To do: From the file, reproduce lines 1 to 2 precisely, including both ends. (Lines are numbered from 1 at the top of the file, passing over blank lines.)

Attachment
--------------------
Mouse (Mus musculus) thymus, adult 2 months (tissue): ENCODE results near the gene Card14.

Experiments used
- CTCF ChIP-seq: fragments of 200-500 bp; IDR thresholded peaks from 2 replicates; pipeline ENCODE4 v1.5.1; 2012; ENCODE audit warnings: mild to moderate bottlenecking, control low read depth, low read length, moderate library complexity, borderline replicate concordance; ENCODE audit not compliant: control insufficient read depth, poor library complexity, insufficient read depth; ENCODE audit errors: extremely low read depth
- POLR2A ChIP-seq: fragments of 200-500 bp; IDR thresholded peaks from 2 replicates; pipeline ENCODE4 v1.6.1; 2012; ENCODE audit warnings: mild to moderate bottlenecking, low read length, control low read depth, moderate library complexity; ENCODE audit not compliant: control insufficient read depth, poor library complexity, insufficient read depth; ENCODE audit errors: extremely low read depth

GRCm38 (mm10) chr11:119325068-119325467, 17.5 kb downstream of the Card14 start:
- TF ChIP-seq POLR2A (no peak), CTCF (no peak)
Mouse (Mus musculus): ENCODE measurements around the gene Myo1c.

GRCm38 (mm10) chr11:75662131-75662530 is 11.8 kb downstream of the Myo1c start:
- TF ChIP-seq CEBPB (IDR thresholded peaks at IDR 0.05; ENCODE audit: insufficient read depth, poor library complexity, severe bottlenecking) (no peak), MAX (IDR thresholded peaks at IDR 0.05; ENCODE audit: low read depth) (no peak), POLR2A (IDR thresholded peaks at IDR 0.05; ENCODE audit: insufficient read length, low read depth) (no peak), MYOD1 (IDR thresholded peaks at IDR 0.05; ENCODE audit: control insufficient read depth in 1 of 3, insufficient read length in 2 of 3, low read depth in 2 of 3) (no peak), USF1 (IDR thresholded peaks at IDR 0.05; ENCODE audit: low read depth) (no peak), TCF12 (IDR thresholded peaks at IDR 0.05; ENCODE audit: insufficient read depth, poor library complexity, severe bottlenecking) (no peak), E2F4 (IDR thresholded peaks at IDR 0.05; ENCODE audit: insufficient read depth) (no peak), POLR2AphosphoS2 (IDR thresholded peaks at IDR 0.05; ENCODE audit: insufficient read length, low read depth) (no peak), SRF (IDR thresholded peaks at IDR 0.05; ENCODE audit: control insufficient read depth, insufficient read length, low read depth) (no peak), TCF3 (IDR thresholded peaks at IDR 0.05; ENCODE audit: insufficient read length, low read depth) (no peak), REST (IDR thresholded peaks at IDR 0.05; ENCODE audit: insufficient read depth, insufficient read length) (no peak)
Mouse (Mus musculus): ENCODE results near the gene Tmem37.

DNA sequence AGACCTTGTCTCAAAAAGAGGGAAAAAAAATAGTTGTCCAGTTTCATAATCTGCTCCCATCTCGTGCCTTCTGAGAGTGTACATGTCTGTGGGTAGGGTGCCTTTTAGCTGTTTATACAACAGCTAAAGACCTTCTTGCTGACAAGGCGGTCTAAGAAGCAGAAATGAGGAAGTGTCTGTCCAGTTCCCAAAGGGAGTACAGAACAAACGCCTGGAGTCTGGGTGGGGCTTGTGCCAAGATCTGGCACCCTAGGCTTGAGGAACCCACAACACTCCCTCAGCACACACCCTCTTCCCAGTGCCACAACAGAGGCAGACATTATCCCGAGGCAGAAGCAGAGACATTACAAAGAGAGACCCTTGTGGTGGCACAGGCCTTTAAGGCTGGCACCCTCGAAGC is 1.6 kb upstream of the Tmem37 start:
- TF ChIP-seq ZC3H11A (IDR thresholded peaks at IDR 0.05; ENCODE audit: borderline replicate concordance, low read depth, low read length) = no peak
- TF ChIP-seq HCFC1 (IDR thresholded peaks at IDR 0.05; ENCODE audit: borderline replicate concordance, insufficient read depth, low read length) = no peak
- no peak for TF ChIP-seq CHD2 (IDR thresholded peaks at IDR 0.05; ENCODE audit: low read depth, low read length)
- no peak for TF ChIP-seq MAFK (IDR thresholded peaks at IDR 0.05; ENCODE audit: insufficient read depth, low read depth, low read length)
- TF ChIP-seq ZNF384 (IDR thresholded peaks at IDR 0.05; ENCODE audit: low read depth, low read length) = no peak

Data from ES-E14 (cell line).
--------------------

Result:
Mouse (Mus musculus) thymus, adult 2 months (tissue): ENCODE results near the gene Card14.

Experiments used